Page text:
Beyond these rules, however, there are all sorts of presentation elements which won't disqualify you if you get them wrong, but will which make it much easier for the judges to read and enjoy your work if they are used.

Formatting and Layout

The best way to format text for fiction, used in just about every novel ever published, is as follows:

  • Start new paragraphs with an indented first line.
  • Don't use blank lines between consecutive paragraphs.
  • Do use a blank line or three asterisks to show a break between scenes or a break in the flow of the narrative.
  • Start new chapters on a new page.
  • Use a new paragraph each time a different character starts to speak.

Spelling

  • Check your spelling meticulously.
  • Beware malapropisms and homonyms; words can be spelled correctly and still be terribly wrong. Some examples include a particularly 'viscous murder,' a 'burlesque policeman,' and – in a supermarket – an 'isle of chips.' Do not rely solely on your computer's spell-checker.

Punctuation

Punctuation can be a bit of a minefield, and many of the rules are unclear. Three things in particular to beware of are:

  • Apostrophes: It's a shame that many people can't put an apostrophe in its proper place. 'It's' is a contraction of 'it is'; 'its' shows that something belongs to 'it' (whatever 'it' may be). Apostrophes should never be used for plurals – no 'bag's of orange's.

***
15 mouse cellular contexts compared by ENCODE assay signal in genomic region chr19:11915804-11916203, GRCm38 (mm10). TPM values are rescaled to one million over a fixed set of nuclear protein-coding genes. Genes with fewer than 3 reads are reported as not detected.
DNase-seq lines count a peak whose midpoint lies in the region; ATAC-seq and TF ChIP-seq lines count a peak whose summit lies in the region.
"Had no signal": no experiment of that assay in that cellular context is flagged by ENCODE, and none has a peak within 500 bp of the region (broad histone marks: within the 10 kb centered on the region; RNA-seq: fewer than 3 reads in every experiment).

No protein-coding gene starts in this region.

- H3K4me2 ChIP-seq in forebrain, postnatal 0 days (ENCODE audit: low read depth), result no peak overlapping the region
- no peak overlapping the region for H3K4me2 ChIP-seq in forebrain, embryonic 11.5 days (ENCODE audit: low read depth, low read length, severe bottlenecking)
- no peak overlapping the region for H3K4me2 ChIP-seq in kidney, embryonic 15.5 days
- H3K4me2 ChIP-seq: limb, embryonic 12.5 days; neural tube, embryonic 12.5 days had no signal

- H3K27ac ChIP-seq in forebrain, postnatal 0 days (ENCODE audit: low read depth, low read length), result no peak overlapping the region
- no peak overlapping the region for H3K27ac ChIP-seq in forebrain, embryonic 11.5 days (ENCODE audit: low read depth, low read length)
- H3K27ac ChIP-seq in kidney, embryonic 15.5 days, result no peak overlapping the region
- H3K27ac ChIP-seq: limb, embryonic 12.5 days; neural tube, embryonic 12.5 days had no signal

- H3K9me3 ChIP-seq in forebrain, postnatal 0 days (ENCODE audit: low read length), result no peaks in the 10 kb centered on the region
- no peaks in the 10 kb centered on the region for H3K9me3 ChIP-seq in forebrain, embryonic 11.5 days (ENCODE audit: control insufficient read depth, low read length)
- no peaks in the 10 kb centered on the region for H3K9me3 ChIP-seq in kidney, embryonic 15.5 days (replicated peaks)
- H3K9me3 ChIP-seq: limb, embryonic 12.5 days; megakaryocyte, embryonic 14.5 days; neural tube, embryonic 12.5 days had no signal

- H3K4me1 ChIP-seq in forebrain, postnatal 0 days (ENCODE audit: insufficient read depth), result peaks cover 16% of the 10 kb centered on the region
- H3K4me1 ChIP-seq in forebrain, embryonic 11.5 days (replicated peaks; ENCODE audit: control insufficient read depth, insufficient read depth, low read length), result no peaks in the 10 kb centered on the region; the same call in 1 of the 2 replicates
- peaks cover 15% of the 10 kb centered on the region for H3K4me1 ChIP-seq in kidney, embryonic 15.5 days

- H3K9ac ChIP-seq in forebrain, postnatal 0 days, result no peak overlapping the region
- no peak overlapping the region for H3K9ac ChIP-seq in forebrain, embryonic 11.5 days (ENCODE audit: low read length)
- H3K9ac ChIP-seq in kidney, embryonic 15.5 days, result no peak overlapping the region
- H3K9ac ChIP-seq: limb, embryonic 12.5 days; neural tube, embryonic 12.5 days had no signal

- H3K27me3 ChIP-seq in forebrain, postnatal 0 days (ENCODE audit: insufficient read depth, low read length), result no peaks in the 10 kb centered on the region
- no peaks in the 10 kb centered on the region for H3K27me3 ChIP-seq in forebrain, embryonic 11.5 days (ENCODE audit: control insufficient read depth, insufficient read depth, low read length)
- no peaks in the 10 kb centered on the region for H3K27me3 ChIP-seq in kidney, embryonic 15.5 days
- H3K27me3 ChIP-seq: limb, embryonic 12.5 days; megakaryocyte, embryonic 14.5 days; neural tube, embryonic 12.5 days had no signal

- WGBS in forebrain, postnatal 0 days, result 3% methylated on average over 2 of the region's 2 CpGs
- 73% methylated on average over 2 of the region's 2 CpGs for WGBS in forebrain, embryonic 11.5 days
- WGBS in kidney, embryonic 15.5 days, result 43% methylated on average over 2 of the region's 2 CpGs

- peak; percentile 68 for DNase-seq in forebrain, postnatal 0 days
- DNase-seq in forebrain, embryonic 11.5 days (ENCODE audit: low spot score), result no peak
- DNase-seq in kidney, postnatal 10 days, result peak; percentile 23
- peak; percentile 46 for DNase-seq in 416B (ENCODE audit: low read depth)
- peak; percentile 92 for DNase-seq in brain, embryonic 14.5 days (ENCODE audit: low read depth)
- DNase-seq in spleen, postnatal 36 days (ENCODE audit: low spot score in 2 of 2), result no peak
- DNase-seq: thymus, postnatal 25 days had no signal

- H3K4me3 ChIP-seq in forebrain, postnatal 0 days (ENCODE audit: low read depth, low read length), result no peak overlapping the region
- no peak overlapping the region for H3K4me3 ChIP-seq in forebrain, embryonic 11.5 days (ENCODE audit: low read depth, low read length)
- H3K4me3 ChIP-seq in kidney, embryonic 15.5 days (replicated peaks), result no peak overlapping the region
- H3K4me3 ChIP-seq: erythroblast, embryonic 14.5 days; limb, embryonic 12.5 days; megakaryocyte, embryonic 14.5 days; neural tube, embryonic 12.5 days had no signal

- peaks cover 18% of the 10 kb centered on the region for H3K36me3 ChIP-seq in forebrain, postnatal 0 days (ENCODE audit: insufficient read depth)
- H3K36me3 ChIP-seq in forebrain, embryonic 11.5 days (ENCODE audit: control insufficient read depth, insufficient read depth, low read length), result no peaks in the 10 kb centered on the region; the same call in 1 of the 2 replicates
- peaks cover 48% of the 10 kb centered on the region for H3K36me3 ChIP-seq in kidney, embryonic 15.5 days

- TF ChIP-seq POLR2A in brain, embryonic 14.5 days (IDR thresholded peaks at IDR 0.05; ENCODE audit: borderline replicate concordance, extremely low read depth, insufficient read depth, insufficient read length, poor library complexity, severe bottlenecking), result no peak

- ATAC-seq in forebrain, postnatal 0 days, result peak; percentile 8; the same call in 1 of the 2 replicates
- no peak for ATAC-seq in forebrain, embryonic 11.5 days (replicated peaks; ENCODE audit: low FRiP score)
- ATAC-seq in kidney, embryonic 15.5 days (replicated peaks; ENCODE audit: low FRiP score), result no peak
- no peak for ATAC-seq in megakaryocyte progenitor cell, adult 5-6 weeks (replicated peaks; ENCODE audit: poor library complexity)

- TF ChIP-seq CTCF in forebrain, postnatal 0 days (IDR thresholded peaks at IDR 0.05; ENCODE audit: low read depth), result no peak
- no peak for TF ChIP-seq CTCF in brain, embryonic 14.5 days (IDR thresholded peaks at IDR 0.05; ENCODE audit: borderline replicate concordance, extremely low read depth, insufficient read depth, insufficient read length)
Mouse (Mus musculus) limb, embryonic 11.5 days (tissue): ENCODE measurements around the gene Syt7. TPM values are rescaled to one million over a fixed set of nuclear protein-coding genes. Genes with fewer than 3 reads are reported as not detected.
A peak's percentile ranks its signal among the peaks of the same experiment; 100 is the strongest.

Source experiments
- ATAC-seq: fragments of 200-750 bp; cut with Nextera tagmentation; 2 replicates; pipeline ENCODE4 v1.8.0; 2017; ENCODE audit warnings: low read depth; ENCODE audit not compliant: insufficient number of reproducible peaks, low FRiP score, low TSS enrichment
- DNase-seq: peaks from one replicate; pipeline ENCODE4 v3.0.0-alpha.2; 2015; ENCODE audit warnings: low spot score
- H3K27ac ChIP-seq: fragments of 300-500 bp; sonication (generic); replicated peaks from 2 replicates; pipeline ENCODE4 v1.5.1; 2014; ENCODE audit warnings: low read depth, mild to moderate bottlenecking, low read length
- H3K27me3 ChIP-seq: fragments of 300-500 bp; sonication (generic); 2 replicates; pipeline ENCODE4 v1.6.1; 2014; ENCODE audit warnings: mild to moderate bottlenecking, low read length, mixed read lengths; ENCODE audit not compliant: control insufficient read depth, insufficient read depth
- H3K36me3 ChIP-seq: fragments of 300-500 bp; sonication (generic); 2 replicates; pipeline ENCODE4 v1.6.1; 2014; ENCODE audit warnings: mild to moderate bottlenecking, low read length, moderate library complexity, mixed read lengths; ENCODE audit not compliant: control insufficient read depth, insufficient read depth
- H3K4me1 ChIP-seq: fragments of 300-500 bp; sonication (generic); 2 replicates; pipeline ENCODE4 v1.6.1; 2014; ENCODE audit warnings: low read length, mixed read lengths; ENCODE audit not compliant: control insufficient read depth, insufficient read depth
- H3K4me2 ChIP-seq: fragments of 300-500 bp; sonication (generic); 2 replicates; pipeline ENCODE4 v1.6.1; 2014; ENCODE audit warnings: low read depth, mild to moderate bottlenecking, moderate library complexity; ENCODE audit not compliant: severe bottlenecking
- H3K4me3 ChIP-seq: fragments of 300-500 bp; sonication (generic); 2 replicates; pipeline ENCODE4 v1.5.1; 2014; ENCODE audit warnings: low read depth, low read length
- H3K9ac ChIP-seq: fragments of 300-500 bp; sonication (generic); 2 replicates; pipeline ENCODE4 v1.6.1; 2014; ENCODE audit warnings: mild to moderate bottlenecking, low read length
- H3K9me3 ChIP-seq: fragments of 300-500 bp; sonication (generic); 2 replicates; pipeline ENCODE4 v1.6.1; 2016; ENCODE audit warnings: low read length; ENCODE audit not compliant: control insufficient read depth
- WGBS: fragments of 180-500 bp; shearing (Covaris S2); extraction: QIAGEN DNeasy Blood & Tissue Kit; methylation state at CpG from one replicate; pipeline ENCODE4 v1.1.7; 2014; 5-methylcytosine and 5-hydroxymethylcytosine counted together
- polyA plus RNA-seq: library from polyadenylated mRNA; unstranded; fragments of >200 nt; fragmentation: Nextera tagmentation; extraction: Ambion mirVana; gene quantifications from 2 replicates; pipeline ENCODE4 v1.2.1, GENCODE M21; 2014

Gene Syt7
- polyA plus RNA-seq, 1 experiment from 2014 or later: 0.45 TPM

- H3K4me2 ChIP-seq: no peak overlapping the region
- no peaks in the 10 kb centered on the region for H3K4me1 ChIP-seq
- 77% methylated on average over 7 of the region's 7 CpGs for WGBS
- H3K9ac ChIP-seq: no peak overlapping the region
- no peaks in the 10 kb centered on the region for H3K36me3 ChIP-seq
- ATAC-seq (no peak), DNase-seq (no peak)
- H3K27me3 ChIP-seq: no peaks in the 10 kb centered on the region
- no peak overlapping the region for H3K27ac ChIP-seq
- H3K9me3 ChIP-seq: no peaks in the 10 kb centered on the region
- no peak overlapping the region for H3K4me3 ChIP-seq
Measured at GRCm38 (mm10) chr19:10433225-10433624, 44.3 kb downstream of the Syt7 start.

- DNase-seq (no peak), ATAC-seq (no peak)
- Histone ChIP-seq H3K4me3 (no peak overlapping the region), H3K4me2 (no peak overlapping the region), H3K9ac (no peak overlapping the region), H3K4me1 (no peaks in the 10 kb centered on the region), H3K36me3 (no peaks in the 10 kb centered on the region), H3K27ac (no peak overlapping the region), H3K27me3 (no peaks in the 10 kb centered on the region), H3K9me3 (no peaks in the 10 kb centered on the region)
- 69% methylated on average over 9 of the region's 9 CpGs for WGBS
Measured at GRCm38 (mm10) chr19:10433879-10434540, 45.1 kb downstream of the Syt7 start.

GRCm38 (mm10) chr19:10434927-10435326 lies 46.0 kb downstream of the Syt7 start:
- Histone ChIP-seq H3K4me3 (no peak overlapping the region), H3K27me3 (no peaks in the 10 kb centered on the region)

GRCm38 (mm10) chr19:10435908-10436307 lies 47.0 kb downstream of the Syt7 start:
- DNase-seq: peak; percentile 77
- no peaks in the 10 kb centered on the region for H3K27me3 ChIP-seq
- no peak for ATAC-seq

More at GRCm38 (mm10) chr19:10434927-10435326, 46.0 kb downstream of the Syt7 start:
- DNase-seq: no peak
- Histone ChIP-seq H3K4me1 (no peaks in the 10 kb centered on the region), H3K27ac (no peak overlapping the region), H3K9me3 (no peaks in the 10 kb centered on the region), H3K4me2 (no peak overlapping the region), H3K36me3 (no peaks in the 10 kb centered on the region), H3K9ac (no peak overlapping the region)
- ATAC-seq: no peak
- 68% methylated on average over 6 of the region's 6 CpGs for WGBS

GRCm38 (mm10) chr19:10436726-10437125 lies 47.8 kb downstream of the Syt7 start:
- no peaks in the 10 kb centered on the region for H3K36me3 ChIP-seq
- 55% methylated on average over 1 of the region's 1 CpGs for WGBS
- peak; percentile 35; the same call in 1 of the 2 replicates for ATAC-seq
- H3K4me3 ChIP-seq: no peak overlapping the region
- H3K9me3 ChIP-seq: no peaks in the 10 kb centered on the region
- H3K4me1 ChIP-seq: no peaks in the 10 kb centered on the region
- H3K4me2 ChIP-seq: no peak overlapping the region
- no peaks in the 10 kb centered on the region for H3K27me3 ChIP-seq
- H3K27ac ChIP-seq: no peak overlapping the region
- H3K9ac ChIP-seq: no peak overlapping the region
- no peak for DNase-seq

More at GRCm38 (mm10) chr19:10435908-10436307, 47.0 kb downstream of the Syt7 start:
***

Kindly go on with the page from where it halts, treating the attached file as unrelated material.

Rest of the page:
• Quotation marks: Always use quotation marks around speech. Standard North American usage is to use the “double quote.”
  • Exclamation marks! Try not to use exclamation marks. If a sentence is witty, funny, or dramatic, the reader will notice anyway. If it's not, you won't make things better by drawing attention to it.

The Synopsis

For many entrants, writing the required synopsis may be more daunting and difficult than writing the initial 10,000 words of their novel. You are not alone. Experienced and published writers balk in exactly the same way that you do when faced with writing one.

  1. The synopsis should be of the entire book.

  2. Use the same narrative style that you use in the book; if the book is 'chatty' don't change to formal in the synopsis.

  3. Be clear. Show plot movements in order, introduce new characters as they appear, if they are major characters show us the 'why' of their actions as well as the 'what'.

  4. Never offer meaningless sentences such as: “Something dreadful was about to happen.” or “What happened next would devastate him.”

  5. Show how sub-plots interlink with the main plot and its characters.

  6. Do not include physical descriptions unless it is absolutely essential.

  7. A synopsis is always written in present tense, never past.

These pages incorporate material written by Michael Jecks, Kay Mitchell, and Edwin Thomas, members of the CWA who have coordinated the Debut Dagger Awards.

We thank Margaret Murphy and the Crime Writers Association of Great Britain for their generosity in allowing us to adapt material from their Debut Dagger Award Website in describing the Arthur Ellis Award for Best Unpublished First Crime Novel.

And thank you to Louise Penny and Michael Whiteside for the original adaptation of the CWA rules to use for the Unhanged Arthur.

 

Submission Rules for The Unhanged Arthur Ellis Award
for Best Unpublished Crime Manuscript

Unhanged Arthur Online Entry Form (For entering online with the choice of online payment or cheque.)

Printable entry Form for "Unhanged Arthur" (For people who don't like online forms.)

Books by Members